In April 2011, a new social worker was assigned to the case, and was “extremely disturbed” by Mary’s condition, the review said. The social worker felt conditions breached child protection standards, and the girls should be removed. “She advocated formally, but without success, for an alternative placement,” the review said.

The same year, a school counsellor reported Mary had disclosed that her grandmother “had beat her since she was eight and hit her really hard if she was naughty”. The counsellor informed the social work department that Mary’s “hygiene was extremely poor with dirty black nails, strong smell of body odour and oversized uniform jumper”.

In a second report the counsellor stated Mary had confided she was allowed only one shower a week on Sunday, and a limited number of sanitary pads while on her period.

A formal referral from the school in October 2011 stated “Mary displayed signs of physical and emotional neglect”.

The following month a social work team set targets, that new clothes and uniform be bought for Mary, and she be given daily showers. There was no evidence a planned review of these targets a month later took place.

In early 2012 another referral from the school stated it was “very concerned about Mary’s emotional state”, adding the young teenager showed signs of split personality.

During this period the grandparents became increasingly defensive towards social workers’ attempts to improve care conditions, the review said.

Midway through 2012, a link social worker visited the home and recorded concerns about the living conditions, the personal care of the two girls, their clothing, and social isolation.

The grandmother “denied all concerns and called Mary a ‘stubborn b**ch like her mother’”, the review said.

In early 2013, there was “growing concern about the social and emotional welfare of both children”, the review said, but they remained in the home.

A subsequent meeting expressed concern about “significant bruising to Claire with different explanations”, and the foster parents’ lack of will to address poor practices.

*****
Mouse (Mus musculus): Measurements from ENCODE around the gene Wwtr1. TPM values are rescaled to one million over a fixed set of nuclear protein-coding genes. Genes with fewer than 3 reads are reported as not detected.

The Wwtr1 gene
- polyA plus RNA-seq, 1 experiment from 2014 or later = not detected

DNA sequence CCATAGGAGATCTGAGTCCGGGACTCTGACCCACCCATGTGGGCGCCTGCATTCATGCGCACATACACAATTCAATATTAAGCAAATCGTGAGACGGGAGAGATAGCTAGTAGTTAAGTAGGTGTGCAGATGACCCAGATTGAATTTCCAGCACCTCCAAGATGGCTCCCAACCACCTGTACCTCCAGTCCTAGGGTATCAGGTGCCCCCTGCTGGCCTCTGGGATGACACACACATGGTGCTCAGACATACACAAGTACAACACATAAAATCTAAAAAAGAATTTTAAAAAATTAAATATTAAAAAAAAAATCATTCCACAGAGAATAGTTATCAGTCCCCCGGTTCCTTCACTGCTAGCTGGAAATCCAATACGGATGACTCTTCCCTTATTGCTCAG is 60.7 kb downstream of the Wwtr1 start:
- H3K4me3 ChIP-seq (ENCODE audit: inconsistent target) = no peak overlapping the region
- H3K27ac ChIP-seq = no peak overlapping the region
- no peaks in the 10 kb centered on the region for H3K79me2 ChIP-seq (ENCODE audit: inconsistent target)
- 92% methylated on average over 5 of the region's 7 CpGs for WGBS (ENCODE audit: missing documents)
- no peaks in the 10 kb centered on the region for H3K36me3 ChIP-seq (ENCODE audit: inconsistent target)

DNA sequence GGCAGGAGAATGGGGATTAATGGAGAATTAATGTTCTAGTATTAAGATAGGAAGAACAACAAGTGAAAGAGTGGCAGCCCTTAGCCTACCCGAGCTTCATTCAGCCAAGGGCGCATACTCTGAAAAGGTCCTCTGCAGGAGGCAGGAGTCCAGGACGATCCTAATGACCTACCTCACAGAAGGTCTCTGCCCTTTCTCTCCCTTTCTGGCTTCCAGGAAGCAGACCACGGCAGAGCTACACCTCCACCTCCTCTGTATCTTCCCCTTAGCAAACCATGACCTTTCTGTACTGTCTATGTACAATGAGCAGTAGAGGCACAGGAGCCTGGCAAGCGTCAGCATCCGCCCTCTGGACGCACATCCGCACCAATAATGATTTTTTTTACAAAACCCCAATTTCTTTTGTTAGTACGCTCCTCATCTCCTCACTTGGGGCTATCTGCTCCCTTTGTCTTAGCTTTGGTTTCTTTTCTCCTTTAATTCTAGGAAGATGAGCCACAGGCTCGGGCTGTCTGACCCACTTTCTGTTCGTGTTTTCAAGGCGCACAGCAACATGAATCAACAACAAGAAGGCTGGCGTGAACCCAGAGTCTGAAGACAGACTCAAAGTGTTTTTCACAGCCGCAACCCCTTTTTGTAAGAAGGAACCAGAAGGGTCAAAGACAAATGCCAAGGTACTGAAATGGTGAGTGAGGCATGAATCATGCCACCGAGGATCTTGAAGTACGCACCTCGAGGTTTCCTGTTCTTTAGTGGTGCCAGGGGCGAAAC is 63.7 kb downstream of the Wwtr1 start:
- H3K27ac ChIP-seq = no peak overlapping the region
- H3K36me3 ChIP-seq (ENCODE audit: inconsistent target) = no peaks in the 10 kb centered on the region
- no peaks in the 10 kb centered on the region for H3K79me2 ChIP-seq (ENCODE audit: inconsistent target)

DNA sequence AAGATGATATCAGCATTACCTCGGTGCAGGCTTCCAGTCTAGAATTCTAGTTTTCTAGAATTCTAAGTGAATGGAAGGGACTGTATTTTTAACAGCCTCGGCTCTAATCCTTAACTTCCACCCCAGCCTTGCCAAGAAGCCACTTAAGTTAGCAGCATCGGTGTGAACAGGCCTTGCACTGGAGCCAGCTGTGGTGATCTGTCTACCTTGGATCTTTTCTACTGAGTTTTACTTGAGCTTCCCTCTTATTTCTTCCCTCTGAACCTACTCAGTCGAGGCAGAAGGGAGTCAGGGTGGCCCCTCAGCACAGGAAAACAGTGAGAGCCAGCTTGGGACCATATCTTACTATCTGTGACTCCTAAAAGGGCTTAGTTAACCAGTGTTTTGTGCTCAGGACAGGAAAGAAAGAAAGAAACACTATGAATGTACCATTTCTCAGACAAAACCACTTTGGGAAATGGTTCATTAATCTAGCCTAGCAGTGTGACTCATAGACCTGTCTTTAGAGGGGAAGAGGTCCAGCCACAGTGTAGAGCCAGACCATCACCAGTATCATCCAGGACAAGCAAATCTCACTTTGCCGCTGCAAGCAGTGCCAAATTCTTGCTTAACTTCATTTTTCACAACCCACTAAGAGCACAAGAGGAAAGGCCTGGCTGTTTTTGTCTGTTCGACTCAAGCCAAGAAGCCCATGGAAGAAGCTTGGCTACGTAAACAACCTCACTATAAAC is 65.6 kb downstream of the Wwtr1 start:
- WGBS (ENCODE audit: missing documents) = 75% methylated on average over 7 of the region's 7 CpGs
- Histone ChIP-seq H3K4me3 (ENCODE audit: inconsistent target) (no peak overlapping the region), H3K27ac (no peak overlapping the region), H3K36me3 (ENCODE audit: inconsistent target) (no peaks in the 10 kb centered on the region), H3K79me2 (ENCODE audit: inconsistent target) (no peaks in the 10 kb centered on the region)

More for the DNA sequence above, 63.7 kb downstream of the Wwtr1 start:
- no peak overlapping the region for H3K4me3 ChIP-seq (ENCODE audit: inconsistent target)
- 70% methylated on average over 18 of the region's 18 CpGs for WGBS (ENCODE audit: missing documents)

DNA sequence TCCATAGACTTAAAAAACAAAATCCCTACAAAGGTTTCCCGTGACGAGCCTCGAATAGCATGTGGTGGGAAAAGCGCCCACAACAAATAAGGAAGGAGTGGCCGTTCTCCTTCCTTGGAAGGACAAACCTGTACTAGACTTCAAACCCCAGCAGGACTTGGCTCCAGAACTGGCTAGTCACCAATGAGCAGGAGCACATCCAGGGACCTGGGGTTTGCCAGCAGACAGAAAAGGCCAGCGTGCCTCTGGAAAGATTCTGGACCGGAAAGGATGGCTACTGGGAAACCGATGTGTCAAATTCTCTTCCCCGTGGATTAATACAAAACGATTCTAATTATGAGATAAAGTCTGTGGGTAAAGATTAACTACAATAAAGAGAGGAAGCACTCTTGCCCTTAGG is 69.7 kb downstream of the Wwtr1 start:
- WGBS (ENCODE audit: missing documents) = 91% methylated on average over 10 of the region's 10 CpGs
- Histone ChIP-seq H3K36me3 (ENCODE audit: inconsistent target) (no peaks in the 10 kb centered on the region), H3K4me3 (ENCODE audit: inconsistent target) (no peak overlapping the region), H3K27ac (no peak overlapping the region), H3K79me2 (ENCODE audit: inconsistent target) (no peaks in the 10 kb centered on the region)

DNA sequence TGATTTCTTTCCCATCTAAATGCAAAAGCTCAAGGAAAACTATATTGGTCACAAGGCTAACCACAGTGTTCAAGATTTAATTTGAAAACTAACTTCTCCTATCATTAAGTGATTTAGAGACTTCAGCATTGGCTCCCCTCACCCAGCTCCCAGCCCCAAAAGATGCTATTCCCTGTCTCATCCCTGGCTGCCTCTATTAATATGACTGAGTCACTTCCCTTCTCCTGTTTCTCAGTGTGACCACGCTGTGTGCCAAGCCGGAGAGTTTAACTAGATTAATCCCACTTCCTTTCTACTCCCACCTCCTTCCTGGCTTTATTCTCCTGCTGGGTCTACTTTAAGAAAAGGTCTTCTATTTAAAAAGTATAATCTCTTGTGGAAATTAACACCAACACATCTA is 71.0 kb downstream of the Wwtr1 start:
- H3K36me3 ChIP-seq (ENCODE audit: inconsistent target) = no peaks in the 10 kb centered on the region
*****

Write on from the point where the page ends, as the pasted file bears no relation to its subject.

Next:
In May 2013, staff held a high-level child protection conference, where one social worker said the home situation had “deteriorated since September 2011 and current difficulties could not be tolerated”.

Mary said she felt worthless following ongoing comments by her nanny towards her . . . She felt like hanging herself

The next month, Mary’s social worker met her to discuss reported suicidal thoughts she had revealed to her mother.

“Mary said she felt worthless following ongoing comments by her nanny towards her . . . She felt like hanging herself,” notes of the disclosure said.

Mary said she felt her grandmother blamed her for a cancer diagnosis her grandfather had received, and she found it difficult to sleep most nights, the review said.

In July 2013, the child protection conference determined Mary was at “ongoing risk of emotional abuse”. It was agreed an alternative or shared foster placement be considered.

The review found “this was a totally confused and inadequate decision which had no chance of succeeding”, and criticised the decision not to remove Mary from the home immediately.

Five months later, a child protection review meeting agreed the situation had continued to get worse, and Mary “was at ongoing risk of significant harm as the result of emotional abuse”. Yet still she was not removed from the home.

Another review in April 2014 advocated a comprehensive care plan, despite the grandparents failing to adhere to the previous plan, the review said.

A week later social workers visited the home, where they informed the grandmother both girls were at risk of being removed, to which she replied “she did not care any more”.

During a visit in August, Mary told her social worker her home life had become “unbearable”, following her grandfather’s death from cancer in July, for which she said she was blamed.

Later that month, a decision was finally taken to remove Mary from the home, and, following background checks, foster her with other relatives. Later that year, Claire was also removed and placed with separate relative foster carers.

Afterwards Mary was described as a “changed child” who was happy and more confident, benefitting from the support of capable foster parents, the review said.

*The children’s names have been changed to protect their identities.

Report findings and recommendations

  • The review found the State’s response to numerous reports of child abuse from multiple sources, including Mary’s school, her psychologist, family support worker and mother, was inadequate.
  • It concluded there had been a “clear breach of the professional and statutory duty of care” to both Mary and Claire.
  • “It is concerning that standards which would not have been accepted from parents living in the community, were tolerated from foster carers,” it said.
  • The review was critical that senior staff, who were “aware of the situation through supervision”, did not appear to guide the process.
  • It recommended Tusla should consider a full review of decision-making in the area, due to the “serious lack of application of foster care and child protection procedures”, in Mary’s case.
  • The childcare review process, which consistently failed to raise concerns in Mary’s case, needed to be re-examined “to protect children at risk within the care system”.
  • Reviews of foster carers, which the local service had failed to introduce despite commitments in 2013, should begin “as a matter of urgency”, it said.